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Published: March 29th 2014
With a roaring thunder and a great splash, a huge chunk of ice broke off the serrated snout of the towering Perito Moreno Glacier and plunged into the milky, turquoise Lago Argentino--it was for this that I, like so many others, made the pilgrimage to the obscure little town of El Calafate. I'd come to El Calafate for five days in late March, well past the December-February Patagonian summer when the small town would triple in size to 20,000 with tourists. Now, the crowds had gone, but autumn was setting in with rain, fierce winds and clouds that obscured the picturesque mountains surrounding the town and dulling my photos. When storms had been predicted for the days ahead, and I could no longer hike, I reluctantly left my beloved El Chalten El Chalten--Drama Central, population 500, where for ten days, I had hiked the fabulous Fitz Roy Range and walked on a glacier Glacier Trekking on Whipped Cream Peaks. I boarded a bus for the three-hour ride on the last stretch of Ruta 40, a bumpy-rough, dirt road that traverses the Patagonian steppe along the length of Argentina's southern Andes and which had brought me on a 2-day journey
from the Lake District. Here, though, the road was well-traveled and paved, and we flew to El Calafate with its famous Perito Moreno Glacier.
El Calafate, Tourist Central El Calafate is a small, town whose raisin-d'etre is to service the thousands of tourists who come, often by plane, just to see the Perito Moreno Glacier, 80 km away. Thus, it's not a typical Argentine town, but rather like an attractive, alpine ski resort with upscale, carved-wood and stone hotels and restaurants, and shops selling high-end sporting goods, handcrafted souvenirs and chocolate. Best of all, my supermarket conscientiously encouraged the elimination of plastic bags by charging for them. On-line hostel guides and the Lonely Planet showed only pricey dorm beds for $15 and up--too expensive for me. However, I'm a determined optimist, so I rolled my suitcase downhill from the bus station to the hostel area and knocked on doors. Finally, I was directed to an off-the-grid place, Hospedaje Gonzales, where an elderly lady and her friendly dog led me to a dorm room I had to myself for $7.50/night. I love the off-season! In the coming months, I was to find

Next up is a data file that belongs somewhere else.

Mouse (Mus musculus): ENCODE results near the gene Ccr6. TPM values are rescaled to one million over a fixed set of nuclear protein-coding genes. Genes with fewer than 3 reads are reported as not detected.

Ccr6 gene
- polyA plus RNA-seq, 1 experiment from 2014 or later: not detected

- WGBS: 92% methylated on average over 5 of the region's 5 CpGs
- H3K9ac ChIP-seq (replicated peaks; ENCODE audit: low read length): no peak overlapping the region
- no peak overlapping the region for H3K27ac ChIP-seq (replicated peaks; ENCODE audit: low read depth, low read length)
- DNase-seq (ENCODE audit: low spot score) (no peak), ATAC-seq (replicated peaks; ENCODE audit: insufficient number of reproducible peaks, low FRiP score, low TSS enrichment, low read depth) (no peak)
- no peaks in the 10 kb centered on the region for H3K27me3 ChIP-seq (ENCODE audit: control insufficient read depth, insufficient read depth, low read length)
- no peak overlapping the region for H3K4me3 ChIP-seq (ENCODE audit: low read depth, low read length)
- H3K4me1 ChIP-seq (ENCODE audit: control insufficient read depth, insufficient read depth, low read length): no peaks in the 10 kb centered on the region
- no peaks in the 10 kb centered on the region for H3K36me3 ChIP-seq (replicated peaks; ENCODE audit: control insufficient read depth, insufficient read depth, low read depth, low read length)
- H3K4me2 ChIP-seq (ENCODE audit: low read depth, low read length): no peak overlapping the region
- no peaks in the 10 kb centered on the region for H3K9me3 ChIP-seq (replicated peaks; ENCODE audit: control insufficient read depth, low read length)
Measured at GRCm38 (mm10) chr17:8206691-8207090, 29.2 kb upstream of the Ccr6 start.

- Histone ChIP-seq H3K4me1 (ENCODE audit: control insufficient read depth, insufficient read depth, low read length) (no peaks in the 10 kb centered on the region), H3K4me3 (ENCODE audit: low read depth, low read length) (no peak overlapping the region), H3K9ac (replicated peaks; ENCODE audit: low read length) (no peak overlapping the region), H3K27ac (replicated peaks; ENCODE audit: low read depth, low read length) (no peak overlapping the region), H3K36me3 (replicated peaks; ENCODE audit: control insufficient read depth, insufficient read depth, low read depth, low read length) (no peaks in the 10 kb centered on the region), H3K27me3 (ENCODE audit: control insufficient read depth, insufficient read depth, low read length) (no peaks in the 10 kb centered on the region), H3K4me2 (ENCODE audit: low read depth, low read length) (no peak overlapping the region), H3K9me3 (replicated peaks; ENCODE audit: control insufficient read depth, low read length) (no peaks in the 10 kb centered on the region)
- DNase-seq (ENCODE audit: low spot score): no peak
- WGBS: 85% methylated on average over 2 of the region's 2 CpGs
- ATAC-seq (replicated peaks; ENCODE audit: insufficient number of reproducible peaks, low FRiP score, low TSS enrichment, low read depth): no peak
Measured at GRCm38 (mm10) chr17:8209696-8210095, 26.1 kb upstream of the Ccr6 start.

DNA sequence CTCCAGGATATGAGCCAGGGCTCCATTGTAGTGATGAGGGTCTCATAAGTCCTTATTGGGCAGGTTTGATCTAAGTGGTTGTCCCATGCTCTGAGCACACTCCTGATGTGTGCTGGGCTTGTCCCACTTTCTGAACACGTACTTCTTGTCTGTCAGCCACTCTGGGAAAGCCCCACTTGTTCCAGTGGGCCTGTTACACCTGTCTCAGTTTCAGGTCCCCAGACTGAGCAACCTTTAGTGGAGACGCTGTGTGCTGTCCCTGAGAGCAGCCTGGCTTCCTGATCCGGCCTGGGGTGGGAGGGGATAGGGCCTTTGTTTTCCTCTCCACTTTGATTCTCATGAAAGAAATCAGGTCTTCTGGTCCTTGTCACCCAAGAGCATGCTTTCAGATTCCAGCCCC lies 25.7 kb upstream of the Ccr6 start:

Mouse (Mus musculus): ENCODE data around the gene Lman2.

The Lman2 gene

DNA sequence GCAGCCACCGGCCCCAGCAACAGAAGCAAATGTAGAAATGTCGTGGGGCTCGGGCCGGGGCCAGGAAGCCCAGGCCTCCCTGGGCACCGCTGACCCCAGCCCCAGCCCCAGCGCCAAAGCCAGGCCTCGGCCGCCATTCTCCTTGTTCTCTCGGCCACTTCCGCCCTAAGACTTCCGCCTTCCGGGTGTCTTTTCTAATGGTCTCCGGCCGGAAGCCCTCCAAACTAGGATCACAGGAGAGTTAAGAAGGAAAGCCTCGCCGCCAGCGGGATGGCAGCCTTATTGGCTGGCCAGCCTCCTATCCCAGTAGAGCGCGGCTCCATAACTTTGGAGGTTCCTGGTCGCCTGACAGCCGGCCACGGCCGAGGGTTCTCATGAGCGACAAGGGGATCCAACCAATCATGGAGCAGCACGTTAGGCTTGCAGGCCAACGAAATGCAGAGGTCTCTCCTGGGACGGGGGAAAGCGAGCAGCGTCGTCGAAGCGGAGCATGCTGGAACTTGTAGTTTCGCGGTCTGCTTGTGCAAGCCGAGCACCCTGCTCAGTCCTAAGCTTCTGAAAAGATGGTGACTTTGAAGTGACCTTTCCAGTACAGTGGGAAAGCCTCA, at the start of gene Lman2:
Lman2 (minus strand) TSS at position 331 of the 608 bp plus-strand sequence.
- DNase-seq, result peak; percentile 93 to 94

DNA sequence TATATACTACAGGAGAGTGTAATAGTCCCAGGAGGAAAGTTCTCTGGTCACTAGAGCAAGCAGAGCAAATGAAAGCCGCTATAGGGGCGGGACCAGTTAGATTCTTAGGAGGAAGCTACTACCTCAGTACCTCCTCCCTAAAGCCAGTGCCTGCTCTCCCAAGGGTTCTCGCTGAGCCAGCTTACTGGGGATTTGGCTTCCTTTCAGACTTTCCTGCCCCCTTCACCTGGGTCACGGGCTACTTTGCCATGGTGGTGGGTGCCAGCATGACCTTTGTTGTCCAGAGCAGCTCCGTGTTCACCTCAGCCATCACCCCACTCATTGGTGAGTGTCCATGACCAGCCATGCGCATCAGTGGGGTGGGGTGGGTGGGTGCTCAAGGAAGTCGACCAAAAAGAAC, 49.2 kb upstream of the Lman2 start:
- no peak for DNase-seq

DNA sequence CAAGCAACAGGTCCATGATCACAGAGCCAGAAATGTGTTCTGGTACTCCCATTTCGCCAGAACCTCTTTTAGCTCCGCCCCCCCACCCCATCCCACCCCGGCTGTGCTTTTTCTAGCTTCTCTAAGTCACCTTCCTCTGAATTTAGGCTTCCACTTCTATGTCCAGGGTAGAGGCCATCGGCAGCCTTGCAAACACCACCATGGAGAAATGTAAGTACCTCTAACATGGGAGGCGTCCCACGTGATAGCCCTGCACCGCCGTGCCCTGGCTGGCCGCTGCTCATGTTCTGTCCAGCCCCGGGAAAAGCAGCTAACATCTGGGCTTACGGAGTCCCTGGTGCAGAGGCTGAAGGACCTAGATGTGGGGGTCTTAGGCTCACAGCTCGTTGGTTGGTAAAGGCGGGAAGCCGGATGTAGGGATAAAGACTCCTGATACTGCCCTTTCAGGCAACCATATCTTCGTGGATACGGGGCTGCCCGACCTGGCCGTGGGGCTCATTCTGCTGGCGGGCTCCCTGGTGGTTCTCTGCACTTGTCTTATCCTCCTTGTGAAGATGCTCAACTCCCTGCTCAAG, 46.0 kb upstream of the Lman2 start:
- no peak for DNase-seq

many of these places, especially in Chile, run by older women who rented out rooms in their family homes once their children had fled and their husbands were dead. While there was no travel info or wifi, that was no problem for this intrepid traveler. With no internet and being out of contact with the world, I felt rather free as if I were a traveler like Odysseus from ancient times, adventuring and floating across the earth. The next morning, I set out for the tourist information center and was hit with sticker shock. In contrast to El Chalten, where world-class hikes, treks and climbs were free, here everything was massively expensive. I certainly wouldn't be taking a tour to Perito Moreno, but prices for the public bus, entrance to the park and to the Glacier Museum were high. Clearly, glaciers were big business. That afternoon, I visited the National Park Office with fine displays and a garden whose evergreen and deciduous varieties of (false) southern beech (nothofagus), were considerately labeled. They even had a calafate bush, whose berries, when eaten, ensured the person would return to Patagonia. The berries weren't in season, but
I had some in ice cream--doesn't that count? I then had a lovely walk around the town's marshy lagoon, seeing distant flamingos and lots of waterfowl so different from ours. Back at the hospedaje, I prepared my usual curried lentils and veggies, listening to my housemates, a couple of Israeli settlers, beautifully singing their Friday night prayers in Hebrew.